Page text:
Allied planes fire on Iraqi bases

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AMERICAN WARPLANES enforcing the "no-fly" zones in southern and northern Iraq fired on Iraqi defence installations yesterday for the second successive day.

In southern Iraq, six US and two British planes fired on two military sites at Talil and a radio relay facility at Al Amarah in response to what US officials called "Iraqi provocations". US officials said the sites were targeted because of their role in aircraft command and control.

In the north, a US Air Force F-16CJ Fighting Falcon fired at a radar system north of the city of Mosul, according to a statement from the US airbase at Incirlik in southern Turkey. The statement said the Iraqi radar system posed a threat to coalition forces patrolling the "no-fly" zone above the 36th parallel.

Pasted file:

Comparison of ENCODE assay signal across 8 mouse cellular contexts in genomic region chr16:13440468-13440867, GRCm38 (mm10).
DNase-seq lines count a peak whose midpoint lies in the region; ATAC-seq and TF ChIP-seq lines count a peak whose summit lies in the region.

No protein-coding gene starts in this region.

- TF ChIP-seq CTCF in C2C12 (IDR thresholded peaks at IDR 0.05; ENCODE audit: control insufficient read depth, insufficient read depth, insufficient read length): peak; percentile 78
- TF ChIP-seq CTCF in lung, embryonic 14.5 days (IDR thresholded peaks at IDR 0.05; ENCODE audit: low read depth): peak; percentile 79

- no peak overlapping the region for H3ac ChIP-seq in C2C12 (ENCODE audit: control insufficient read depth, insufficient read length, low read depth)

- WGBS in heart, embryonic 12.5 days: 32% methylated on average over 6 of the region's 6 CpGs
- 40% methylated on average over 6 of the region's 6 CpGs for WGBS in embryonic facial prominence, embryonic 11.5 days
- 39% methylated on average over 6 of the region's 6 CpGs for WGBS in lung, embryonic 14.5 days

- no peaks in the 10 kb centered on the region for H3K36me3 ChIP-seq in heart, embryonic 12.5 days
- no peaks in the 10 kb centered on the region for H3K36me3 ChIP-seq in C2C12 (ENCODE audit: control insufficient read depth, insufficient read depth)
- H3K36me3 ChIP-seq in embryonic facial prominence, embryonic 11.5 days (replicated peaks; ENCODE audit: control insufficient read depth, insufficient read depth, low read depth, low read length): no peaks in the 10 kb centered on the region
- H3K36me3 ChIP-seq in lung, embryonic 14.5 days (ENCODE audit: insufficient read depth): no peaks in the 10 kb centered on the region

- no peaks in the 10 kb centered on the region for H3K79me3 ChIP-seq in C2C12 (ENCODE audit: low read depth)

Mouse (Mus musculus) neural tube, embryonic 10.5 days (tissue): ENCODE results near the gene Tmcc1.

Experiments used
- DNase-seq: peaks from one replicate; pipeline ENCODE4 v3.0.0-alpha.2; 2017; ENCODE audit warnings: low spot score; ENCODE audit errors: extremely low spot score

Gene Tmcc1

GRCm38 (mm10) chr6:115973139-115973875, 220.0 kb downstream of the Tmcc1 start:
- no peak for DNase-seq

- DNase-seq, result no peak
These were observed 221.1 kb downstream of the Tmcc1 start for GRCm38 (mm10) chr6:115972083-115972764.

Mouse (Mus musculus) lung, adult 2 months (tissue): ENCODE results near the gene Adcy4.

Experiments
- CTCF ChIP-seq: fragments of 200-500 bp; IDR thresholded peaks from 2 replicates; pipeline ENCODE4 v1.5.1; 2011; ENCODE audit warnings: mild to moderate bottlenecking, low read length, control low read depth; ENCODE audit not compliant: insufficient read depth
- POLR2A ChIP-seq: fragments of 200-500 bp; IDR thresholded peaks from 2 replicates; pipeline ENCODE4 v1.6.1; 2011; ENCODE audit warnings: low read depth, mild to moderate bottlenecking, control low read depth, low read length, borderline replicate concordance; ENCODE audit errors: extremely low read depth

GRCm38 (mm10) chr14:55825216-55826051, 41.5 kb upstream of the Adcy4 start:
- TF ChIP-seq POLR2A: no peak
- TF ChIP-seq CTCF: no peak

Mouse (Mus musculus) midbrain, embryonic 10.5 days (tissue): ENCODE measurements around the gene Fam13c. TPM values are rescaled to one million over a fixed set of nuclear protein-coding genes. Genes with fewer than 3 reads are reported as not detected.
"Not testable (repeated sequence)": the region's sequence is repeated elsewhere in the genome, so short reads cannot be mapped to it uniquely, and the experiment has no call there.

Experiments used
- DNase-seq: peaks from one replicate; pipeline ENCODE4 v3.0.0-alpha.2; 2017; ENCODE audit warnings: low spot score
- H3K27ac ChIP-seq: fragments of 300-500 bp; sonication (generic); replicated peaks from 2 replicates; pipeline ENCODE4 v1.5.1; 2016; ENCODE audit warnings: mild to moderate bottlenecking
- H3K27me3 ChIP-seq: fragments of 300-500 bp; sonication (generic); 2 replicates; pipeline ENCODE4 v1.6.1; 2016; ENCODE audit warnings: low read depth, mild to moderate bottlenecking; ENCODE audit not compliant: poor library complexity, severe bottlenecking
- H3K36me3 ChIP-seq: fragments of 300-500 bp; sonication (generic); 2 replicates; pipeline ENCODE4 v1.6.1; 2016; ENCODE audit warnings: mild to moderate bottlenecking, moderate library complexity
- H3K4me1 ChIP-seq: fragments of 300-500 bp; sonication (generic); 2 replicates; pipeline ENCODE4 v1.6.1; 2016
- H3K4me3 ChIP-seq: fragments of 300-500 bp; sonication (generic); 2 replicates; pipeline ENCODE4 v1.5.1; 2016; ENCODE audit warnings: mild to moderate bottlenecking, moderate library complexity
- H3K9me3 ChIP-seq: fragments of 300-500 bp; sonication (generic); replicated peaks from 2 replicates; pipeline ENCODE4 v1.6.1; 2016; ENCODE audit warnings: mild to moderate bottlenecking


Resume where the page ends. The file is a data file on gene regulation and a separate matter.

On Saturday, US fighters attacked Iraqi defence sites in six confrontations around Mosul in the single largest number of attacks in one day since Iraq began to challenge the jets in the "no-fly" zone last month.

Baghdad yesterday rejected as "procrastination" the UN Security Council's decision to create study panels on Iraq's disarmament and humanitarian needs and the fate of missing Kuwaitis. Iraq, which wanted the Security Council to condemn the air raids, said the panels would take "several months" to complete their work, "which means nothing but procrastination and maintaining the unjust blockade on Iraq".

The study panels were set up as a first step towards breaking the diplomatic logjam over continuing sanctions against Iraq.